Professionals focused on drug development are charged with making the most of their resources, maximizing the value of their work, and bringing effective products to market as quickly as they can without compromising quality or safety. It is a long list of responsibilities, and development professionals struggle to balance all of them.
Sameena Sharif, senior vice president of product strategy for Regulatory Professionals, a division of contract research organization (CRO) Premier Research, recently spoke with Outsourcing-Pharma about the benefits of taking a holistic approach to building drug development programs. Adopting such a strategy and philosophy can streamline the process and lead to better outcomes, she said.
“There are a couple of approaches that I think people are leveraging today, or have been heading toward," she told us. “One such approach is leveraging the one drug, one target, and the second is utilizing a multi-target drug discovery strategy. Traditional drug discovery platforms are based on the backbone of the disease targeting a particular aspect of the disease, a receptor, upstream or downstream.”
Holistic design starts off with designing a target product profile that considers the end goal early in the development planning. Also, part of a successful holistic approach, Sharif suggested, is asking thoughtful, appropriate questions at the outset, making sure to consider outcome-focused impactful issues at every stage of development.
“I think starting out with a target product profile is key,” she said. “What do you want your drug to look like? Who do you want to treat? What indication do you want to go after?”
Then, she added, spend time weighing all the pieces of the equation.
“Considering the patient population in question, within those populations and indications, what is that product going to look like?” she suggested. “Even if those thoughts are aspirational, at the very beginning, it’s helpful to keep those things in mind.”
The idea is not to come up with definitive predictions that answer questions ahead of time, she pointed out, but to help guide the process. It can be beneficial to craft a statistical analysis strategy at the early stages, for example, but consider being flexible enough to make adjustments if necessary.
“As the environment changes, you can update the target product profile information,” she said. “As data becomes available, you can change those things.”
Consider the market
Additionally, Sharif suggested, consider the environment and market the end product will be introduced into.
“Having a diagnostic component allows you to carve out a drug that doesn’t have a similar mechanism of action, she said. "It allows you to conduct development in a much smaller targeted population. Think about where the industry is heading. The majority of diseases have multiple presentations and multiple opportunities for tackling treatment by leveraging a multi-drug approach, which has been seen with basket studies.”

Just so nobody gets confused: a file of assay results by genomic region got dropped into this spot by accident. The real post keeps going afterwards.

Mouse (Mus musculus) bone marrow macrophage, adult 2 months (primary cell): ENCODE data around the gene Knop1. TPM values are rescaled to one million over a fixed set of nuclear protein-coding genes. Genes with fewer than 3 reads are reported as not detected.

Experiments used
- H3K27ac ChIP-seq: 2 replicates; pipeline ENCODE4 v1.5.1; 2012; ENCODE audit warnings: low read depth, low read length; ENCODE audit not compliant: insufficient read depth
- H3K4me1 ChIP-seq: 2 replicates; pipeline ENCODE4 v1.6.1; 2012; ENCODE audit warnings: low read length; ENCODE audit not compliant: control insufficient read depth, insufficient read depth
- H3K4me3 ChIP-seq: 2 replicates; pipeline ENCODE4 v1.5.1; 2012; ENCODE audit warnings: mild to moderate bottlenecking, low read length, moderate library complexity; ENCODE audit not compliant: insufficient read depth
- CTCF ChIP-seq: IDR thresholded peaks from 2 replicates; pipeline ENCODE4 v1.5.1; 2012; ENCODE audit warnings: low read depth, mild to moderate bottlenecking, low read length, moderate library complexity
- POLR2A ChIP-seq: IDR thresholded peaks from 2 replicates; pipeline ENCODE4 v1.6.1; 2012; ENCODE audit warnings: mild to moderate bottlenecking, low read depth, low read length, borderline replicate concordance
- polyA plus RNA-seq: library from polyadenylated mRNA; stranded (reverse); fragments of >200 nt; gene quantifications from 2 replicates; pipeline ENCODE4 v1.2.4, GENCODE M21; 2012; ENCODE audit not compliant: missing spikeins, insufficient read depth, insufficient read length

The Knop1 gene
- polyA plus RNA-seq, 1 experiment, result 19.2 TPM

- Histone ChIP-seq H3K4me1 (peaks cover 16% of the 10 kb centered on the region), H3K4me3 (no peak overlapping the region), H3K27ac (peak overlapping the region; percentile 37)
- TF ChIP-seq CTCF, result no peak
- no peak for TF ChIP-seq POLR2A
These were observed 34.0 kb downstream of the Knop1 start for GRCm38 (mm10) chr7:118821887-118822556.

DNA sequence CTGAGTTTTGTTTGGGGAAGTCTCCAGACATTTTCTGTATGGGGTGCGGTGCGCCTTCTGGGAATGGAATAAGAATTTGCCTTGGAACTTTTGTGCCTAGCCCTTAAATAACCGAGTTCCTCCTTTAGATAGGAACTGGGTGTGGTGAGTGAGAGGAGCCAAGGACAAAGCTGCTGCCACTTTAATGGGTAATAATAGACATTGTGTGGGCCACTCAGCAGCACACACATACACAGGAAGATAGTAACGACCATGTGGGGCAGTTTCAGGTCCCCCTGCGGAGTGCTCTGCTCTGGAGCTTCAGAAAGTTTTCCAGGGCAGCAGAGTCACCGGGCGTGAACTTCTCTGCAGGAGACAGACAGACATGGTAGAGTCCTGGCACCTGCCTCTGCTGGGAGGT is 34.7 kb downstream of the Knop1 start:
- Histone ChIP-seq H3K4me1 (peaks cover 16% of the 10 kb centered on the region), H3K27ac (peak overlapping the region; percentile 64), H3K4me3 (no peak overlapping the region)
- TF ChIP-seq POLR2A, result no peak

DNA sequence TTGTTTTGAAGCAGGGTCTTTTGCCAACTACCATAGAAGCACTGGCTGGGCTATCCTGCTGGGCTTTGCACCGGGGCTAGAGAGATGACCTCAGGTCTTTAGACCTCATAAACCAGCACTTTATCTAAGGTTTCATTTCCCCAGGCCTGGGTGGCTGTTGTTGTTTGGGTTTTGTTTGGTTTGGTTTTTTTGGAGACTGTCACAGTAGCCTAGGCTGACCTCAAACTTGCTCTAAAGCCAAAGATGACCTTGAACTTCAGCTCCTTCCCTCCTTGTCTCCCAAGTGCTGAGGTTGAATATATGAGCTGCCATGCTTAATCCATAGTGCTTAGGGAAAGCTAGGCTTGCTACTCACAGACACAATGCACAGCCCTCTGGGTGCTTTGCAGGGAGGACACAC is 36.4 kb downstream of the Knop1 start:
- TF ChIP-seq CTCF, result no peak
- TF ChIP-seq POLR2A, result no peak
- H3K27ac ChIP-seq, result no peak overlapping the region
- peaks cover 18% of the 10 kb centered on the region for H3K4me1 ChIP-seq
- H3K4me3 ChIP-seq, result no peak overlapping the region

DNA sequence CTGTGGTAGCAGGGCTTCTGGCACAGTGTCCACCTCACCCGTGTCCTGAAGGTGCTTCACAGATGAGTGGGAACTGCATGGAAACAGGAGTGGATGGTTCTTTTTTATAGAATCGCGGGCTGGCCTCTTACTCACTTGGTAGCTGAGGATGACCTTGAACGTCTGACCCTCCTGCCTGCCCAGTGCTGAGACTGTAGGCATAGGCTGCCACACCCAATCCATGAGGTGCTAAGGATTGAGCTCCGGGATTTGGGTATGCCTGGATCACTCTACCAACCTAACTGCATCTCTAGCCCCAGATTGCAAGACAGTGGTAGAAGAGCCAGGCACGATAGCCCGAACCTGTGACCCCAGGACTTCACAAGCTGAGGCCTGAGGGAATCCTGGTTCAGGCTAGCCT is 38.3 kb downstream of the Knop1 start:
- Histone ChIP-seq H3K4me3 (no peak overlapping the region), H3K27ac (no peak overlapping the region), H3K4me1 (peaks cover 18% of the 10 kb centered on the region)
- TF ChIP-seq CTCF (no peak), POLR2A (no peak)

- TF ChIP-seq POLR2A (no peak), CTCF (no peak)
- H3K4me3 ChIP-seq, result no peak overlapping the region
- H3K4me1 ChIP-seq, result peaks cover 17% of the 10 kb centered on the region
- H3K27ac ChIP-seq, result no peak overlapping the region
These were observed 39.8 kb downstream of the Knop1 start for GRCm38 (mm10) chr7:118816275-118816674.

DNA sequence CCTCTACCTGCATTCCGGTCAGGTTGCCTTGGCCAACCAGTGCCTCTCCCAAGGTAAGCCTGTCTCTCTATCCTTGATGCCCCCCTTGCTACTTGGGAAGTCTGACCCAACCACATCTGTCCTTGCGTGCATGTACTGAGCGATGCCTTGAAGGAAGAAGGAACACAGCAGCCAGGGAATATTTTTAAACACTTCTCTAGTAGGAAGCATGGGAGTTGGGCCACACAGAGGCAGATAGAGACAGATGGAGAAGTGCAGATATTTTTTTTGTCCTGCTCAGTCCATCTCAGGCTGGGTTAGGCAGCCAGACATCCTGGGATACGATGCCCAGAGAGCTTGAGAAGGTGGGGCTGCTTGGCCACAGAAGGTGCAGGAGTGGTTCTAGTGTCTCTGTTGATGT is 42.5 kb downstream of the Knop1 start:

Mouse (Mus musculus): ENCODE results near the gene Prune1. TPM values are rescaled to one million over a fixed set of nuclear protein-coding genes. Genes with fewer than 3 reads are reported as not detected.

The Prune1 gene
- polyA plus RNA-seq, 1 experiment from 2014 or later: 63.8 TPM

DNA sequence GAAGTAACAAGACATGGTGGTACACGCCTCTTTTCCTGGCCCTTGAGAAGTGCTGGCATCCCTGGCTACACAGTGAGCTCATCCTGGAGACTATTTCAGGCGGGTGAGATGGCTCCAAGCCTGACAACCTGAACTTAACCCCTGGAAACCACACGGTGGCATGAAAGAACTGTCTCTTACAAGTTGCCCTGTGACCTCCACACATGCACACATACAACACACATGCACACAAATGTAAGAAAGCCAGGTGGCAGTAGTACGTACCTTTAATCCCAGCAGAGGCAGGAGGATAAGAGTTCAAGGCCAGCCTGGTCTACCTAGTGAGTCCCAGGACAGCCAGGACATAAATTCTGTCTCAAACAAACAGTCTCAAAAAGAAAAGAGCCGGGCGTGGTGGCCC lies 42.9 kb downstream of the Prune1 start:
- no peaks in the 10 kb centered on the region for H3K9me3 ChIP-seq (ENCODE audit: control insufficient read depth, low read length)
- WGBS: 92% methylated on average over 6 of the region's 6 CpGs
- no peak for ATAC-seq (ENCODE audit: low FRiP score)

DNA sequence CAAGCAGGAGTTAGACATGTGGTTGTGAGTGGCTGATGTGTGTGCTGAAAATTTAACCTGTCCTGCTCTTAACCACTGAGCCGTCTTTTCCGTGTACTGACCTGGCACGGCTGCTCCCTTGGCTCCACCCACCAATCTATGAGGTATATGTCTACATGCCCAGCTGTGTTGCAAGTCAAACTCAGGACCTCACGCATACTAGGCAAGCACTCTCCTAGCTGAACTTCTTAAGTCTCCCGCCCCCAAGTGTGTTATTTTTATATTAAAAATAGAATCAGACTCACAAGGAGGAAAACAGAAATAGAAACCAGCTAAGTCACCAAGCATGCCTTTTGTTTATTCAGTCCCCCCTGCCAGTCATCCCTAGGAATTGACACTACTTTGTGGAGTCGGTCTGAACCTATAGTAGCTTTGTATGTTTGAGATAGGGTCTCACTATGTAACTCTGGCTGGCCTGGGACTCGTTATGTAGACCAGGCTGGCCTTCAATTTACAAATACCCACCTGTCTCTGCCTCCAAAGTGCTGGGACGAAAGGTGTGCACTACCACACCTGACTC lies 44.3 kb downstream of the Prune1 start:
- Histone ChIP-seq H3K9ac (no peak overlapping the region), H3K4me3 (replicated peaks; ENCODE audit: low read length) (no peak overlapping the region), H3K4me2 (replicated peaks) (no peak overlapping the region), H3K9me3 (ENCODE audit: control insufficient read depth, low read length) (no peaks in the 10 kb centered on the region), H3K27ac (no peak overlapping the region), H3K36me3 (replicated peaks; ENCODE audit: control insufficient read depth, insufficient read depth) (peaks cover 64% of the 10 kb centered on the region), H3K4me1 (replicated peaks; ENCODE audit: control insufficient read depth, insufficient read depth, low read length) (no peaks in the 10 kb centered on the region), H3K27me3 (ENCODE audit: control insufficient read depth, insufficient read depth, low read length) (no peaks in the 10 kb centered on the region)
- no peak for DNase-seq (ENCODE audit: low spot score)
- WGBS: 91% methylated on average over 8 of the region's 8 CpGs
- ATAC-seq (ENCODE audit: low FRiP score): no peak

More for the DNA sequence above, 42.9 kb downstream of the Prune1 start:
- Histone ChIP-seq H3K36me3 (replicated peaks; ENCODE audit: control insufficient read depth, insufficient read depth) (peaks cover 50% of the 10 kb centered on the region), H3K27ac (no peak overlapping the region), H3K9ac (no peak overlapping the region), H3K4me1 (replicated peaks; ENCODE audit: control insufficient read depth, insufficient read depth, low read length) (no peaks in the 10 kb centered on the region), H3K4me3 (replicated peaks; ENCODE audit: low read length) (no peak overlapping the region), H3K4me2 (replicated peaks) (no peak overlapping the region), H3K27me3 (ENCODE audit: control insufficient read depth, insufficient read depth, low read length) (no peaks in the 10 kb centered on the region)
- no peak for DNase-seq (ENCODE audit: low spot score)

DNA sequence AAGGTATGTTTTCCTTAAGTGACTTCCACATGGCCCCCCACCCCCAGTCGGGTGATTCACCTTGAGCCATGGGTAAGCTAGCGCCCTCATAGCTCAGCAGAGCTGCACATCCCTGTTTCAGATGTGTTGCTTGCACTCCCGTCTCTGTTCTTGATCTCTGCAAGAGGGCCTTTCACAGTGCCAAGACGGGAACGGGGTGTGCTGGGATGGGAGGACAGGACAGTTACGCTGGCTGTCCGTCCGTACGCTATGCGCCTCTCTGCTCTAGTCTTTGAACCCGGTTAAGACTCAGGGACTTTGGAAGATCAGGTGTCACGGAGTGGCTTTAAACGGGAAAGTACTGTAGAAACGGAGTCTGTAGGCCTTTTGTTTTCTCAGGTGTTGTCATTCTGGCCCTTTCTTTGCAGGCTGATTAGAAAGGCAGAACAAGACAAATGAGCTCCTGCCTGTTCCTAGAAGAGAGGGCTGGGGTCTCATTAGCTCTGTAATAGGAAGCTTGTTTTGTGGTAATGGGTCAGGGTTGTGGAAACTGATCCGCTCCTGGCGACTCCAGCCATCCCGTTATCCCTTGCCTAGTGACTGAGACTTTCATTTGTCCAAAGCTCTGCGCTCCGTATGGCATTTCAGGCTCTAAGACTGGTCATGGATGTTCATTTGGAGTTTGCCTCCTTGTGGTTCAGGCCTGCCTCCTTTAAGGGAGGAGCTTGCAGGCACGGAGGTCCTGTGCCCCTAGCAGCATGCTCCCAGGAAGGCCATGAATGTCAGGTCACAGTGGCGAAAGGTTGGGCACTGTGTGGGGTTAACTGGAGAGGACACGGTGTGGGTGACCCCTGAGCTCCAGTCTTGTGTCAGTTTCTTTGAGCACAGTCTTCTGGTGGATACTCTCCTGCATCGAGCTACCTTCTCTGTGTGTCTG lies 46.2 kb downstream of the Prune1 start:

With drugs intended to treat rare diseases especially, Sharif said, designers can benefit by shifting from traditional thinking and approaches.
“The more you segment, the smaller the population gets,” she commented. “The model of the blockbuster drug, wanting to make big money, is now not as relevant. Today, there are more data points focusing organizations on rare disease. It’s all about the science and the biology, and shifting the needle a little.”
Sharif also advised drug developers to consider the myriad global regulatory bodies and their potential impact, soliciting advice early in the regions where the product likely will be marketed.
“This does impact your timeline and requires some additional thought on what you can include in your study design,” she said. “Try if you can to stagger the input so you can incorporate as much of the feedback from one agency before interacting with another.”
While Sharif commented both holistic and traditional approaches tend to lead to the same regulatory compliance goal, the former can streamline the process.
“The holistic approach enables asking downstream questions earlier, such as asking about subsequent studies and endpoints, so that this is visible to the agencies,” she said. “Responses from the agency, however, may be similar; it’s data-dependent and a review issue.”
Overall, Sharif suggested, the keys to successfully adopting a holistic strategy is to think broadly, and deeply.
“The bottom line is, you really have to have think through the implications of your initial design on your long-term product development strategy,” she said. “Achieving a broader approach, across multiple geographies, means designing the program as more than just a Phase I study.”